HIF-1alpha Deficiency Attenuates the Cardiomyogenesis of Mouse Embryonic Stem Cells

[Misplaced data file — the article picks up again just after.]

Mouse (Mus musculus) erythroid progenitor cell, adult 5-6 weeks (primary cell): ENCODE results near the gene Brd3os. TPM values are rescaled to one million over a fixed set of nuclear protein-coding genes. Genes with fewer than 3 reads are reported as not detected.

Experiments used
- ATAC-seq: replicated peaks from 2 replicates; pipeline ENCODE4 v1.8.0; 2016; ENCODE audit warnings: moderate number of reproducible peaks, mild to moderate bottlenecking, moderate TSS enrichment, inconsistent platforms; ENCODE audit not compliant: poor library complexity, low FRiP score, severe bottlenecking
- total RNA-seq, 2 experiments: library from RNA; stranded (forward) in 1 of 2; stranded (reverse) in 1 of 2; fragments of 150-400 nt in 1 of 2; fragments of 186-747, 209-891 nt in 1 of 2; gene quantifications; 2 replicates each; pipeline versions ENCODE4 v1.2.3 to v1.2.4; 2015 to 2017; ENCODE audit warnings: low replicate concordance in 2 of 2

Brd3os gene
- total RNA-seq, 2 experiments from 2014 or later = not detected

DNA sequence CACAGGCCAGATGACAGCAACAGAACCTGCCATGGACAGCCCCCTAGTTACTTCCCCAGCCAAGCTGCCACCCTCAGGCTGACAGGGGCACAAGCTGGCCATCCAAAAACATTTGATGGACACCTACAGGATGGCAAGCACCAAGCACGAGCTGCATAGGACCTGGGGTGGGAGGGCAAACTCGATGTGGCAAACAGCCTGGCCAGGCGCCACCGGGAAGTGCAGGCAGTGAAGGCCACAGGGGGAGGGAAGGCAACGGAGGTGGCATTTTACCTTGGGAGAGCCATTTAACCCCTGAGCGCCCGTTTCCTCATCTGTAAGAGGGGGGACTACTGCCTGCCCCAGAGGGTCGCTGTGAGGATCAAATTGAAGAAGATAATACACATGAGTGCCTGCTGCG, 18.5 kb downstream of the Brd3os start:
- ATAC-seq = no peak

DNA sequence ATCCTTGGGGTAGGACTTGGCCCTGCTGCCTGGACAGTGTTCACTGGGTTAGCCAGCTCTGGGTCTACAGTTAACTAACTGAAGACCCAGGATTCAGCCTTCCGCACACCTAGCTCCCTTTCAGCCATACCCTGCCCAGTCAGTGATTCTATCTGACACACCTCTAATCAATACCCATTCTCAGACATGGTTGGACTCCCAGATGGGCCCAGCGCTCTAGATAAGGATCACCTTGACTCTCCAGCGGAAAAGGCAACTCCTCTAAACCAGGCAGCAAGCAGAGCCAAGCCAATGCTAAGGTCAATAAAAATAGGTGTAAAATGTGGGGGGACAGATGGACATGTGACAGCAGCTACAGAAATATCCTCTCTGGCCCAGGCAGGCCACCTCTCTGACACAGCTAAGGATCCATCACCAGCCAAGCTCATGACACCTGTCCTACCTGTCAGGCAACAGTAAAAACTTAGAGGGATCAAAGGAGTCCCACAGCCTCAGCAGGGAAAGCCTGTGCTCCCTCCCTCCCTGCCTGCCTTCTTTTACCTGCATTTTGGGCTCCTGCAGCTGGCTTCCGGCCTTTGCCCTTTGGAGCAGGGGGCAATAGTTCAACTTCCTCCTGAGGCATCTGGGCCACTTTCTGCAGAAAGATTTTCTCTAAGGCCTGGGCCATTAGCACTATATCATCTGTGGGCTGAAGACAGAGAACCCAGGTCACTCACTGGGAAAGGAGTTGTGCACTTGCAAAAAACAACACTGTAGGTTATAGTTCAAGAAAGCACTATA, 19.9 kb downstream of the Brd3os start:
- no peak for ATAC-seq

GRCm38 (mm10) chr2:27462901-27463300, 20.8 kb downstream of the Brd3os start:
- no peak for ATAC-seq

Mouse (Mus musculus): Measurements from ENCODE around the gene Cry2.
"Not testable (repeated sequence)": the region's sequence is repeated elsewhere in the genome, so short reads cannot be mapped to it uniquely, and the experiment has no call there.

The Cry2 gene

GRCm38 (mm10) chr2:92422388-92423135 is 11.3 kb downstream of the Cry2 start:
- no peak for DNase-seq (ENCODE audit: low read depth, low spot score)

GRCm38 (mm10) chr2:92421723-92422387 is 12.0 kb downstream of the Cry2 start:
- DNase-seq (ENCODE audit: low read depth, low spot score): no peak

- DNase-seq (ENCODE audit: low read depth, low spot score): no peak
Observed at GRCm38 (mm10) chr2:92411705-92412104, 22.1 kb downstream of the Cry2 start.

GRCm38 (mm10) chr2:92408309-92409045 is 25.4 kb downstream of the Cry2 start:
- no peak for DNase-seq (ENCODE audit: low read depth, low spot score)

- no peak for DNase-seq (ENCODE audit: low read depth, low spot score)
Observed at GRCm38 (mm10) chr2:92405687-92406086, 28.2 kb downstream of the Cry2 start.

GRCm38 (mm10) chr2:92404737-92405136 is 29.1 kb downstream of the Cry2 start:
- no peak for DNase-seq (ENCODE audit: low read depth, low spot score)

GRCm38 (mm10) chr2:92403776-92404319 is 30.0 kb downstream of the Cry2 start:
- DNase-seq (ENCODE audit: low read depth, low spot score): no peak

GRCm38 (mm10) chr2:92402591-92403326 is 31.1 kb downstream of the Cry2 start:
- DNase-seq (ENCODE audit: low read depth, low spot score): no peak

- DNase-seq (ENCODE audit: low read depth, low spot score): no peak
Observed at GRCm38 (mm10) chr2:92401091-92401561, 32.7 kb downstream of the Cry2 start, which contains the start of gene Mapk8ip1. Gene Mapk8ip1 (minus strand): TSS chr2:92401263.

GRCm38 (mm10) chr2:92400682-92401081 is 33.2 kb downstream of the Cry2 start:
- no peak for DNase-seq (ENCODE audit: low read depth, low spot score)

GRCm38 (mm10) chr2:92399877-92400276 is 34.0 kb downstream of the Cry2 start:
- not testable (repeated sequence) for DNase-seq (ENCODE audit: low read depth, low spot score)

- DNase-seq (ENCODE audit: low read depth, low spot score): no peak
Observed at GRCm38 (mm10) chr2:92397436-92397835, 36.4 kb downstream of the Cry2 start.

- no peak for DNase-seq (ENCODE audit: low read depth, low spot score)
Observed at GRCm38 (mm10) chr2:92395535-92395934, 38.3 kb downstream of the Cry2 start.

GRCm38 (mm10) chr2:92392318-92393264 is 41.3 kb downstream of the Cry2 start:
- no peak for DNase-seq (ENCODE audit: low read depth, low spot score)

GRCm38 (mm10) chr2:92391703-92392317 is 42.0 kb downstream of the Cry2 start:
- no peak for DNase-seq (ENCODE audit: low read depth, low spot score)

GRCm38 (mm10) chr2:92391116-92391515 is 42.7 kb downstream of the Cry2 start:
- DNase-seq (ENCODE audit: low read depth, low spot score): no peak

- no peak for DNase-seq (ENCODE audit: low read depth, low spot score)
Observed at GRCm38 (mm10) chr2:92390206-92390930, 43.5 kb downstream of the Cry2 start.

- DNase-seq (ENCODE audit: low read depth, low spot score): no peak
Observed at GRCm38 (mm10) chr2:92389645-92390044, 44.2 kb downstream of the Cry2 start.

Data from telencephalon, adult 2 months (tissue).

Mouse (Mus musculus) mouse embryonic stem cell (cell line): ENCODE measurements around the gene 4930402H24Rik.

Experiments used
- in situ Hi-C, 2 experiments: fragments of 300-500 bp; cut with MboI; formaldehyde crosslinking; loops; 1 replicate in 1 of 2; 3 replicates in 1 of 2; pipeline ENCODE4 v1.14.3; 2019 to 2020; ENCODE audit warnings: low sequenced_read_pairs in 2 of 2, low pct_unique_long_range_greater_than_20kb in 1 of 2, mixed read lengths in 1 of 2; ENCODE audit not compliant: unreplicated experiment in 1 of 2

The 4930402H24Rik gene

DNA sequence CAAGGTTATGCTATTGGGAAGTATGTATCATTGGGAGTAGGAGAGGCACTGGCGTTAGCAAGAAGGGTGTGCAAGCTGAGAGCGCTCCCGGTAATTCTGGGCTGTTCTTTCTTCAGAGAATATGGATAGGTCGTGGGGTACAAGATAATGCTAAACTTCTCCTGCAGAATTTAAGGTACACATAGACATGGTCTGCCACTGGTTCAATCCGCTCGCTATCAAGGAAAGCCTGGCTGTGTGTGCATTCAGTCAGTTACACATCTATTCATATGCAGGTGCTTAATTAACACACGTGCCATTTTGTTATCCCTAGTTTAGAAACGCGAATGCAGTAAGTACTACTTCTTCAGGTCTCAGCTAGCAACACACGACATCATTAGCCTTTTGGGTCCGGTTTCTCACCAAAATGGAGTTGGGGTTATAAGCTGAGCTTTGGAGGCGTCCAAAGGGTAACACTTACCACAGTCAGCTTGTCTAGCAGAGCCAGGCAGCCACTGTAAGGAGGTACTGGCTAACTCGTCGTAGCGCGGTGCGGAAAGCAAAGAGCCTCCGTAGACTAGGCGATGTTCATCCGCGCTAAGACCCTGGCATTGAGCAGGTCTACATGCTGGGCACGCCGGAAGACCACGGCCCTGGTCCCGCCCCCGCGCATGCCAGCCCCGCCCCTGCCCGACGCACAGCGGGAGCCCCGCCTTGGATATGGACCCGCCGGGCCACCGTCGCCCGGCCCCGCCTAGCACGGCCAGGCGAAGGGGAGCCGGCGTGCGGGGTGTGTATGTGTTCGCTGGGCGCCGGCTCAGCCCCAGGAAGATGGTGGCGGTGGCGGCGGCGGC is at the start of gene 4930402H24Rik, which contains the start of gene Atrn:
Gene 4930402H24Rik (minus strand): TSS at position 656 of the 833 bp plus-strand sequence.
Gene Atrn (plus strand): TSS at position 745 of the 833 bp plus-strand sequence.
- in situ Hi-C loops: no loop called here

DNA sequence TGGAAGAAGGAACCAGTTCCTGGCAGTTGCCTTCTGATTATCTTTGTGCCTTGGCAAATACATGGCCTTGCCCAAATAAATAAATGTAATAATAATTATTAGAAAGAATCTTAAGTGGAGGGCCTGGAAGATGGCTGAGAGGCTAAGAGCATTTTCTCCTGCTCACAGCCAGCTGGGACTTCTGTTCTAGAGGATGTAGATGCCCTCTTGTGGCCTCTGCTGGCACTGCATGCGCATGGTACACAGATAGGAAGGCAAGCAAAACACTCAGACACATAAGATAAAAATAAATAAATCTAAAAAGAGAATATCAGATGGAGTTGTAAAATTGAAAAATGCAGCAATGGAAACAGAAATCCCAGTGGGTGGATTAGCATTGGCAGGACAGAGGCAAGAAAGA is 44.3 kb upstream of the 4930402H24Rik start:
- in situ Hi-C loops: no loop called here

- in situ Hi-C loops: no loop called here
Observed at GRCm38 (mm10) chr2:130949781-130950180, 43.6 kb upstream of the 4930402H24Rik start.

Cardiac cell formation, cardiomyogenesis, is critically dependent on oxygen availability. It is known that hypoxia, a reduced oxygen level, modulates the in vitro differentiation of pluripotent cells into cardiomyocytes via hypoxia inducible factor-1alpha (HIF-1 alpha)-dependent mechanisms. However, the direct impact of HIF-1 alpha deficiency on the formation and maturation of cardiac-like cells derived from mouse embryonic stem cells (mESC) in vitro remains to be elucidated. In the present study, we demonstrated that HIF-1 alpha deficiency significantly altered the quality and quantity of mESC-derived cardiomyocytes. It was accompanied with lower mRNA and protein levels of cardiac cell specific markers (myosin heavy chains 6 and 7) and with a decreasing percentage of myosin heavy chain alpha and beta, and cardiac troponin T-positive cells. As to structural aspects of the differentiated cardiomyocytes, the localization of contractile proteins (cardiac troponin T, myosin heavy chain alpha and beta) and the organization of myofibrils were also different. Simultaneously, HIF-1 alpha deficiency was associated with a lower percentage of beating embryoid bodies. Interestingly, an observed alteration in the in vitro differentiation scheme of HIF-1 alpha deficient cells was accompanied with significantly lower expression of the endodermal marker (hepatic nuclear factor 4 alpha). These findings thus suggest that HIF-1 alpha deficiency attenuates spontaneous cardiomyogenesis through the negative regulation of endoderm development in mESC differentiating in vitro.